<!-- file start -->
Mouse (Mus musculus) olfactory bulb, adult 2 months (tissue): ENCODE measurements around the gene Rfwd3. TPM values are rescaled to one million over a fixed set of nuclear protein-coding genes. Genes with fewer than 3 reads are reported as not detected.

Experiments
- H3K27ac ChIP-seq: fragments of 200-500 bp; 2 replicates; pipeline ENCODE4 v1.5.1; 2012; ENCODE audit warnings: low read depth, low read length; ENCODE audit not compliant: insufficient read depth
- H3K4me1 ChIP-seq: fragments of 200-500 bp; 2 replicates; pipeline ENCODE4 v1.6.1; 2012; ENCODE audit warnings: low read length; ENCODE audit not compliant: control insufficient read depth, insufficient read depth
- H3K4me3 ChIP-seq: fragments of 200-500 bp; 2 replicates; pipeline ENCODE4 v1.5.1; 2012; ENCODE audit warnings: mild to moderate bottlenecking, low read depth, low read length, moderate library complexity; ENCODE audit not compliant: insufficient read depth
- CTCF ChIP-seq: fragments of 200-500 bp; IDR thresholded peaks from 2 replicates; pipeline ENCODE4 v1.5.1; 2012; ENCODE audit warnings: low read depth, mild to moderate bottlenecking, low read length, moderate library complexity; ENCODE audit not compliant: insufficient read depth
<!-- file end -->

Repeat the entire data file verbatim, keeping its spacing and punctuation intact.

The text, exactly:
Mouse (Mus musculus) olfactory bulb, adult 2 months (tissue): ENCODE measurements around the gene Rfwd3. TPM values are rescaled to one million over a fixed set of nuclear protein-coding genes. Genes with fewer than 3 reads are reported as not detected.

Experiments
- H3K27ac ChIP-seq: fragments of 200-500 bp; 2 replicates; pipeline ENCODE4 v1.5.1; 2012; ENCODE audit warnings: low read depth, low read length; ENCODE audit not compliant: insufficient read depth
- H3K4me1 ChIP-seq: fragments of 200-500 bp; 2 replicates; pipeline ENCODE4 v1.6.1; 2012; ENCODE audit warnings: low read length; ENCODE audit not compliant: control insufficient read depth, insufficient read depth
- H3K4me3 ChIP-seq: fragments of 200-500 bp; 2 replicates; pipeline ENCODE4 v1.5.1; 2012; ENCODE audit warnings: mild to moderate bottlenecking, low read depth, low read length, moderate library complexity; ENCODE audit not compliant: insufficient read depth
- CTCF ChIP-seq: fragments of 200-500 bp; IDR thresholded peaks from 2 replicates; pipeline ENCODE4 v1.5.1; 2012; ENCODE audit warnings: low read depth, mild to moderate bottlenecking, low read length, moderate library complexity; ENCODE audit not compliant: insufficient read depth